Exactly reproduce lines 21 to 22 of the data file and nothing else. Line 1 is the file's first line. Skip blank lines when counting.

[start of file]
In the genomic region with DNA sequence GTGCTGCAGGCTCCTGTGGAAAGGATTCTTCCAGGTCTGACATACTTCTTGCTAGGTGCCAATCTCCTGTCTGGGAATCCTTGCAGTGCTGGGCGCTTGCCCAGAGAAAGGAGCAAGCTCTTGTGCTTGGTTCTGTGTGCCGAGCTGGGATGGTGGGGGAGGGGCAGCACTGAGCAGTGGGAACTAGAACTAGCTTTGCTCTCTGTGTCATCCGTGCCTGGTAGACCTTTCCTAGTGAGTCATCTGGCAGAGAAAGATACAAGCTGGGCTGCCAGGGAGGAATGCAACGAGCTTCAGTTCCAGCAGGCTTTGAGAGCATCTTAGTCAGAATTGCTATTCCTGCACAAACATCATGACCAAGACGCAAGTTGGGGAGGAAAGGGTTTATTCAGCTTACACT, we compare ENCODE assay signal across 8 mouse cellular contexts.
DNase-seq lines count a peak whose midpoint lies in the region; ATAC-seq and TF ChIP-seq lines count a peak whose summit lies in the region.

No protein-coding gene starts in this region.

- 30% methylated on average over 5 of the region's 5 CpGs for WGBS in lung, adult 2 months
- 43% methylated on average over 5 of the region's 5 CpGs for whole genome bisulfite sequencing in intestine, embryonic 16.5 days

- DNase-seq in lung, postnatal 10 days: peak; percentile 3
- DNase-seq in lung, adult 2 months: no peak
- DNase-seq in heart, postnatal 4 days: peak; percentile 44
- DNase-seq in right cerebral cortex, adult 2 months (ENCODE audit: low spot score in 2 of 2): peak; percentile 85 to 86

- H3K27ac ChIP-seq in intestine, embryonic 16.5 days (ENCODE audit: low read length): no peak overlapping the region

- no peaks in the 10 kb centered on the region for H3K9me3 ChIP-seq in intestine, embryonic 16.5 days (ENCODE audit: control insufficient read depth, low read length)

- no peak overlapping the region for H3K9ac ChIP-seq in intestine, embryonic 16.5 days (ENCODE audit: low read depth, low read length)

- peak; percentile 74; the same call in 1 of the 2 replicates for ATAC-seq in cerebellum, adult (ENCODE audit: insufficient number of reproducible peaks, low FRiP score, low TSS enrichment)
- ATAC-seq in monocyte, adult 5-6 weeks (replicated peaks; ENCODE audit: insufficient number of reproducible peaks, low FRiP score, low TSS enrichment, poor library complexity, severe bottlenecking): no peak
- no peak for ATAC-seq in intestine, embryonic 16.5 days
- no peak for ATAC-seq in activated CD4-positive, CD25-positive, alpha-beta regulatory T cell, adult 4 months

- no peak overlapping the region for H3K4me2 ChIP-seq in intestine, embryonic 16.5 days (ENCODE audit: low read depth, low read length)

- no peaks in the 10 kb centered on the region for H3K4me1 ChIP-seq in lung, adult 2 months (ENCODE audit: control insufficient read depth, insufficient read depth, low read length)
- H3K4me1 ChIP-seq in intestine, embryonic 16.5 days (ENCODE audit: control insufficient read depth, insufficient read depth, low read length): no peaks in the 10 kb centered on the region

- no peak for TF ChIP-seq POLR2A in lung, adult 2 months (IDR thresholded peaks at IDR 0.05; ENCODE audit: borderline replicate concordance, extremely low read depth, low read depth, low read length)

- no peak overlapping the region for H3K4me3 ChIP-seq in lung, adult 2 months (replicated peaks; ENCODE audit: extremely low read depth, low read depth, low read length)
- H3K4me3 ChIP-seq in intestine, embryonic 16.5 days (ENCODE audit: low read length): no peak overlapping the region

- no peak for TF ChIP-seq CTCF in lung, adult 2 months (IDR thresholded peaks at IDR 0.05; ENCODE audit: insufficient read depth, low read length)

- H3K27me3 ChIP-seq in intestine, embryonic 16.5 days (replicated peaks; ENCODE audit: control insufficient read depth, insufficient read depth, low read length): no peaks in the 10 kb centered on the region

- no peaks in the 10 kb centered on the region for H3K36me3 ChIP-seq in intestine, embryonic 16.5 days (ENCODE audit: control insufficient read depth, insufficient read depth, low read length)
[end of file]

- no peak overlapping the region for H3K4me3 ChIP-seq in lung, adult 2 months (replicated peaks; ENCODE audit: extremely low read depth, low read depth, low read length)
- H3K4me3 ChIP-seq in intestine, embryonic 16.5 days (ENCODE audit: low read length): no peak overlapping the region